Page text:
NS: I'd say C-sections are the thing, because they're so frequently utilized, because there's so much variation. If there's a place with a really high or a really low C-Section rate, it tells you something about the other quality indicators that we care about. Whether it's C-sections or maternal mortality, any one measure is really the canary in the coal mine of a deeper underlying problem in our country in terms of how we support moms. For every one of these maternal deaths, there are tens of thousands of cases of avoidable suffering from chronic illnesses that are undertreated during this period because of care coordination and access issues. There are problems of basic social isolation. Even if you're fairly well connected and wealthy, the period after having an infant is very socially isolating, and it's also very strongly economically disempowering still in our country. If you're one of the 80 million Americans who earns a minimum wage, having an infant means that if you want to work, two-thirds of your income goes to child care. So you can imagine if you're getting POW-level sleep deprivation, trying to earn a living wage, and you're on the margins of illness and wellness or insecurity and security—you're very much at risk of tipping the wrong way.
RW: What have you come to learn about the politics of trying to move the needle on the overall cost of care?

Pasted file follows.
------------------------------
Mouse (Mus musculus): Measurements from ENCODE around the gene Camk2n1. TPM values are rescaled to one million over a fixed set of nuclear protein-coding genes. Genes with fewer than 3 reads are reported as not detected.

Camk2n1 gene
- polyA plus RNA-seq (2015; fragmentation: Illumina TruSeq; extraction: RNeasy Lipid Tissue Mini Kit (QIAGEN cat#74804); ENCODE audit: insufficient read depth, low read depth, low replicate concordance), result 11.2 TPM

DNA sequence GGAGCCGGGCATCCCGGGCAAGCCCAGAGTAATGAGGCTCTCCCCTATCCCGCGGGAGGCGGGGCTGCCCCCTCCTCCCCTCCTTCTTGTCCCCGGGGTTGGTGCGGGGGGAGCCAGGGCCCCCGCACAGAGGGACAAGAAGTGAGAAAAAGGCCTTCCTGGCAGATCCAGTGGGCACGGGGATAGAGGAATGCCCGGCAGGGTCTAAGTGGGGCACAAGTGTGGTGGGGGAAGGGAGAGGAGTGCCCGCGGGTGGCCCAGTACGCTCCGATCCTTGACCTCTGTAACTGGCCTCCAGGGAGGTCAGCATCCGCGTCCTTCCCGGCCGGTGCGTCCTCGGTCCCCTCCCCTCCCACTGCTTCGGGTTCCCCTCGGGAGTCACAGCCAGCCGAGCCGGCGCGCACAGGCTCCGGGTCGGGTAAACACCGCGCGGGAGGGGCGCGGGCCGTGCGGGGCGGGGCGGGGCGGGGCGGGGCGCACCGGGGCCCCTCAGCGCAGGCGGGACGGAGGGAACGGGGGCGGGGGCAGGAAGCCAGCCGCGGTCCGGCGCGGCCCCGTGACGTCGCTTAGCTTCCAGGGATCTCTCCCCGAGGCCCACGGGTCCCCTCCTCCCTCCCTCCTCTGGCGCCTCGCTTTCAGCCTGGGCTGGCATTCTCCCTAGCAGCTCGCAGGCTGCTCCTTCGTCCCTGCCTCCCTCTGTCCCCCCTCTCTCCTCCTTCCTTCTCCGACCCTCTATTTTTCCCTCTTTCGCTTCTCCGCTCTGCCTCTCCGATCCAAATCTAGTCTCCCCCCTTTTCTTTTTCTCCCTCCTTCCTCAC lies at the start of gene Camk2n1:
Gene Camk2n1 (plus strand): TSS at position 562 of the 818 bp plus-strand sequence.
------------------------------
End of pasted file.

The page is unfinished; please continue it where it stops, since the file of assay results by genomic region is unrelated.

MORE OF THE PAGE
NS: It's something that I'm learning and relearning, and as a country we're learning and relearning. Where every 10 to 15 years, this is happening again. We get to a point where the affordability of health care becomes a kitchen table issue for people. One of the challenges within the profession is figuring out how we talk sensibly about cost in ways that maintain trust with people we care for. When I first started this work, there was so much concern within the profession that patients would think we were skimping on them by addressing costs head-on—it was really hard to get traction. Now we're at a point where our inability to have these conversations is eroding the trust those we serve have in us. If you have a high deductible with $5000 to $8000 out of pocket, if you're pregnant you're guaranteed to blow the entire thing. If you come in for a prenatal visit and I order a battery of prenatal tests that you don't understand, they all get itemized on a bill that's all coming out of pocket, and that's eroding trust in the profession. One of our biggest opportunities now is to take control of that.
RW: How do you come up with a system where you can have that meaningful level of engagement? I look at the 15-minute clinic visit, and the idea that the physician will somehow be able to explain risks, benefits, costs—assuming that he or she knows what they are and often they don't—in that visit space where a patient can actually understand them and make a reasoned decision seems like a fantasy world.